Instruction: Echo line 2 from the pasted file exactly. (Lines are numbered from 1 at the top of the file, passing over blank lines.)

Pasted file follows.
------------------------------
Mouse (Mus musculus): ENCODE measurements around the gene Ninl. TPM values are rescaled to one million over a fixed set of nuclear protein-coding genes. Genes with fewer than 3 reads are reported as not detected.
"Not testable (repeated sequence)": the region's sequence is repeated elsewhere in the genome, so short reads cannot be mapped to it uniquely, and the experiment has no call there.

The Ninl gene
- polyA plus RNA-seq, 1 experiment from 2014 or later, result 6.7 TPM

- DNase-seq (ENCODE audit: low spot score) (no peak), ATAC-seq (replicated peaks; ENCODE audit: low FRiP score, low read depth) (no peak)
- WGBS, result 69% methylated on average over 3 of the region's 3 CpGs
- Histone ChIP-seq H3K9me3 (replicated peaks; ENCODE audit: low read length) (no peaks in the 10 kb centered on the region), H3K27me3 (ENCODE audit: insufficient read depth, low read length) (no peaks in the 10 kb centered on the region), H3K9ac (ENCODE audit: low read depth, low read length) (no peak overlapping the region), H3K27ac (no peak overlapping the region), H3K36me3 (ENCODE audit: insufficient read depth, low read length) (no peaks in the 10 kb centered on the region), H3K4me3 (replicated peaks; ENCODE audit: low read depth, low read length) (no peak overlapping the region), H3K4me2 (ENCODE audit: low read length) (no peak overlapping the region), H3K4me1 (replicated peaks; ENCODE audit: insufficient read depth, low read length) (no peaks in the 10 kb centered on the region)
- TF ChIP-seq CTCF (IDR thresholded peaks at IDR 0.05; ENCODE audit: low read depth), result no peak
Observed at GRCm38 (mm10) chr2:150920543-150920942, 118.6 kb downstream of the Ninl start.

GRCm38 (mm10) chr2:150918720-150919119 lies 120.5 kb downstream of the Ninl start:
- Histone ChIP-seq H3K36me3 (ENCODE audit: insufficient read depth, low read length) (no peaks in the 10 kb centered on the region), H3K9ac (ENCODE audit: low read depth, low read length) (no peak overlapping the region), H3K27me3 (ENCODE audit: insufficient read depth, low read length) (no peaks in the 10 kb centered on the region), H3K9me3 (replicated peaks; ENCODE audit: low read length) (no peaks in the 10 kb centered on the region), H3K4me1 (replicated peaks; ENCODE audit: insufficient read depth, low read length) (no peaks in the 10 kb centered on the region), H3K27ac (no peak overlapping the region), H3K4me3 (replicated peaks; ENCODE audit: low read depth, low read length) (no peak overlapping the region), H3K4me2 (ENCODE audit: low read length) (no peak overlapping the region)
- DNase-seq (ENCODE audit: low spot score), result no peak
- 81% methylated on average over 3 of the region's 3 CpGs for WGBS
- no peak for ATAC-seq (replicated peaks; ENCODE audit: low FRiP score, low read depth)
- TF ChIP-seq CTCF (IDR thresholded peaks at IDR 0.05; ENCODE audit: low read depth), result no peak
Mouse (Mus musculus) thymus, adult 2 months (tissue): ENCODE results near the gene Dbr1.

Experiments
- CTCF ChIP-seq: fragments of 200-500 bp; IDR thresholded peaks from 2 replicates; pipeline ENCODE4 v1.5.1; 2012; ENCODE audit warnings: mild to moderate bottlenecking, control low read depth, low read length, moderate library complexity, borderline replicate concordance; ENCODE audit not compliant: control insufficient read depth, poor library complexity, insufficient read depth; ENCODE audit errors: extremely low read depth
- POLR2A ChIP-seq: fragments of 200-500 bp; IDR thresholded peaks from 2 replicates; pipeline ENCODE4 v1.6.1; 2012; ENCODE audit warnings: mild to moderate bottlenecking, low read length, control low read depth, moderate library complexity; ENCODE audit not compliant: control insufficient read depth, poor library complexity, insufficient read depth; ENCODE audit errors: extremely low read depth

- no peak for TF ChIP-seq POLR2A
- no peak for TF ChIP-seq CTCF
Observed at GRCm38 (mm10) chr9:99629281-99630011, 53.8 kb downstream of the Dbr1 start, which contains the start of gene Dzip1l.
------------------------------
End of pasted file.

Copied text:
"Not testable (repeated sequence)": the region's sequence is repeated elsewhere in the genome, so short reads cannot be mapped to it uniquely, and the experiment has no call there.